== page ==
A day-by-day account of the Michael Jackson trial, with all the key evidence, quotes and witnesses.
FRIDAY 25 MARCH
Key witness: Fingerprint expert Robert Spinner, of the Santa Barbara County Sheriff's Department.
Key points: Mr Spinner said fingerprints matching those of Mr Jackson and his accuser were found together on a single pornographic magazine.
Mr Jackson's left thumbprint and three fingerprints from Gavin Arvizo were found on a copy of Hustler Barely Legal Hardcore, he told the court. Mr Spinner said 19 fingerprints were found on that and other magazines seized at Neverland.
Mr Spinner was one of six witnesses who discussed the procedures police used to process fingerprint evidence in the case.
Judge Rodney Melville ended the day of highly technical evidence 15 minutes early, joking: "I can't take any more."
Outside court: Asked by reporters how he planned to spend the weekend, Mr Jackson replied: "Just to relax with my children."
THURSDAY 24 MARCH
Key witness: Technician Lisa Hemman, who analysed fingerprints on explicit magazines found at Mr Jackson's Neverland ranch.
Key points: Ms Hemman said one of the prints had been made by the brother of accuser Gavin Arvizo.
Ms Hemman and a colleague first tested the prints in the autumn and their findings were inconclusive, but a subsequent test in January resulted in a positive identification.
Mr Jackson's lawyers said the evidence was unreliable because the magazines were shown at grand jury hearings and could have been handled by the accuser's brother then.
Ms Hemman said technicians always erred on the side of caution, which led to the initial inconclusive findings.
She added that DNA testing was carried out first, resulting in delays to fingerprinting.
Outside court: Michael Jackson said he was still "very much in pain - my back and my side".
WEDNESDAY 23 MARCH
Key witnesses: Detectives who took part in the search of Mr Jackson's Neverland ranch were called to the stand.
Key points: A judge ruled the prosecution could not submit as evidence material taken from a computer from Mr Jackson's Neverland ranch that contained alleged pornographic images. Judge Rodney Melville said the images did not relate to the case and there was no proof of who accessed them.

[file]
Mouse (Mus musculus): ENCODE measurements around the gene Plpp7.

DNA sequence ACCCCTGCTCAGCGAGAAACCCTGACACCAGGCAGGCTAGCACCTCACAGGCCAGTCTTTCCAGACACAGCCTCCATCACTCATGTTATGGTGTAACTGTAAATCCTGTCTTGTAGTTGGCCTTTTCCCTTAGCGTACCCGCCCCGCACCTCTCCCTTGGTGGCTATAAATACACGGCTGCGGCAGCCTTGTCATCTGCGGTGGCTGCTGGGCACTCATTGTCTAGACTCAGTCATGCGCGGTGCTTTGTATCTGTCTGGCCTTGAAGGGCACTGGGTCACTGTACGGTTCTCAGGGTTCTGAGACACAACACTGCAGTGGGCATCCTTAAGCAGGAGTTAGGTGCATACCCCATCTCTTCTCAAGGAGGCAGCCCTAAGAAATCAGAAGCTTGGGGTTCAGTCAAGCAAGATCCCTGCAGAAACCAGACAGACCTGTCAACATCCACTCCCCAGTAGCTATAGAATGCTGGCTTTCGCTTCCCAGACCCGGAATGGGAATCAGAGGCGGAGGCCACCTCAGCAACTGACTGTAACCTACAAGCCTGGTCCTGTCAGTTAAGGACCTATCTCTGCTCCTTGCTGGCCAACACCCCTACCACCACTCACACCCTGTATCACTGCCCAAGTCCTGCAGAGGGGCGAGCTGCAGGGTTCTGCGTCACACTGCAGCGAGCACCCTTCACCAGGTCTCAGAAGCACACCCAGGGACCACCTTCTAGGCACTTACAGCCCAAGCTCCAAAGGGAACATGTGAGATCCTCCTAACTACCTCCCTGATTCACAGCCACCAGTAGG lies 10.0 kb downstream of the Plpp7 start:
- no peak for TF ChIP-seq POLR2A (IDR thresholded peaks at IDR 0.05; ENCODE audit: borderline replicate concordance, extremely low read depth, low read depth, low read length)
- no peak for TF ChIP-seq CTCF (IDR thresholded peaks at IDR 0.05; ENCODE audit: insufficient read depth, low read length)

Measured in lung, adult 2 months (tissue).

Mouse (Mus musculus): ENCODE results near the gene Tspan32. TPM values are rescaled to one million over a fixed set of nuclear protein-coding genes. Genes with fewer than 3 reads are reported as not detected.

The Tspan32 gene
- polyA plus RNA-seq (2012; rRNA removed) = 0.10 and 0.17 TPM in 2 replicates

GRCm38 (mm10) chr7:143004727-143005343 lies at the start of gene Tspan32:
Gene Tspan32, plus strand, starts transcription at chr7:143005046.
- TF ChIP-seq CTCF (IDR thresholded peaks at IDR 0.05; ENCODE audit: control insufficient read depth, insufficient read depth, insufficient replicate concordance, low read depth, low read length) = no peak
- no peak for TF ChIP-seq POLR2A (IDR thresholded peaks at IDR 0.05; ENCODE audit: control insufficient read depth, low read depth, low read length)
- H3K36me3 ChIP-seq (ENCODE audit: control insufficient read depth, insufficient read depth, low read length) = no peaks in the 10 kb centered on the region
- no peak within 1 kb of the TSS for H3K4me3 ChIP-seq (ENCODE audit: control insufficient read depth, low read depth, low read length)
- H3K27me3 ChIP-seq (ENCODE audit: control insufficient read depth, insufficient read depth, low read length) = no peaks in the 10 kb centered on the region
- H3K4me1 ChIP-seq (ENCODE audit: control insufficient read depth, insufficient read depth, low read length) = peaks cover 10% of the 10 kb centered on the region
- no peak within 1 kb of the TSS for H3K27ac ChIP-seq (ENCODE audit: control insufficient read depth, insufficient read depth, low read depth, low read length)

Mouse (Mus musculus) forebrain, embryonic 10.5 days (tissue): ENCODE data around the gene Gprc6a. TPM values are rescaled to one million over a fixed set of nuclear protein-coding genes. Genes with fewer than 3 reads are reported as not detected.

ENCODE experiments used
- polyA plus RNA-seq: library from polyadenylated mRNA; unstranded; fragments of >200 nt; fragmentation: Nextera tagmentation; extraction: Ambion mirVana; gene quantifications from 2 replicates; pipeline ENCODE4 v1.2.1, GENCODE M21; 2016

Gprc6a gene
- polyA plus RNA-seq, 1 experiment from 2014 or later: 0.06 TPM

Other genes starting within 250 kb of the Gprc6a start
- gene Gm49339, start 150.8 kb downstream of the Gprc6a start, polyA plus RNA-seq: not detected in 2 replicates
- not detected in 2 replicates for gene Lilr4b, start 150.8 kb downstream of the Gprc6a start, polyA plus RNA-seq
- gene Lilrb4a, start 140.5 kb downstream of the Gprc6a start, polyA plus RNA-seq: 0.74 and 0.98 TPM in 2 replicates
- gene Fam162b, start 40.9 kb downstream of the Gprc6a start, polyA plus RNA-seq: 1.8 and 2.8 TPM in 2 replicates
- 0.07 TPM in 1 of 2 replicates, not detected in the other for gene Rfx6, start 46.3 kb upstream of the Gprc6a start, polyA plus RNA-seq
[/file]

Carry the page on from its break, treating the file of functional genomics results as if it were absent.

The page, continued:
Instead the jury were shown pornographic magazines taken from Mr Jackson's ranch with titles such as Girlfriends, Finally Legal, Girls of Barely Legal. The defence said it offered "powerful corroboration" as the accuser Gavin Arvizo alleges Mr Jackson showed him and his younger brother pornography.
Under questioning sheriff's Detective Craig Bonner said no DNA from accuser or his family was found on the items.
Outside court: Defence lawyer Brian Oxman was taken to hospital after falling ill in the courtroom. Later his wife said he had "a touch of pneumonia".
TUESDAY 22 MARCH
Witness: Comedian Louise Palanker, who gave the family of accuser Gavin Arvizo $20,000 as he underwent cancer treatment.
"I felt that they were being held
against their will," Ms Palanker answered to questioning about a phone call Ms Arvizo made to her from Mr Jackson's Neverland ranch.
"She was extremely agitated. She was almost whispering. She
may have been crying at some points in the conversation. She
was very frightened," said Ms Palanker.
Ms Palanker said Ms Arvizo told her: "Don't call me back here. They're listening to
everything I say. These people are evil."
She also admitted that comedian George Lopez had pulled out of a fundraising event after Gavin's family accused him and his wife of stealing $300 from the boy's wallet, saying they "were irate" at the false allegation.
Outside court: Mr Jackson arrived at court on time but still appeared in pain from his back problem. As he left court, he told waiting reporters: "I'm doing better".
A female fan fainted inside the court building. As she came round she was heard yelling "Michael, Michael". An ambulance was called and she was taken away on a stretcher.
MONDAY 21 MARCH
Witnesses: Anthony Urquiza, psychologist; Lauren Wallace, flight attendant.
Key points: Mr Urquiza said that the behaviour of children who have suffered abuse usually changes, including "becoming defiant and name-calling".
The psychologist - who has not worked with accuser Gavin Arvizo - added that false reports of molestation were rare.
He said that he knew of no research that revealed cases of abuse reported for financial gain.
Flight attendant Lauren Wallace told the court she had orders to serve Mr Jackson wine in a soft drink can, and concealed alcohol in the toilet out of the children's reach.
She said she did not see the musician drunk and had not been on duty during a flight with Jackson, Gavin Arvizo and his family.
Outside court: The singer, still said to be suffering from a bad back, arrived late and looked frail. He told reporters as he left court that he was "very much hurt" and taking medication "by way of a doctor", adding: "I'm in pain, I'm in pain."
Defence lawyer Brian Oxman refused to tell reporters about Jackson's illness, saying he would only do so if asked by his client.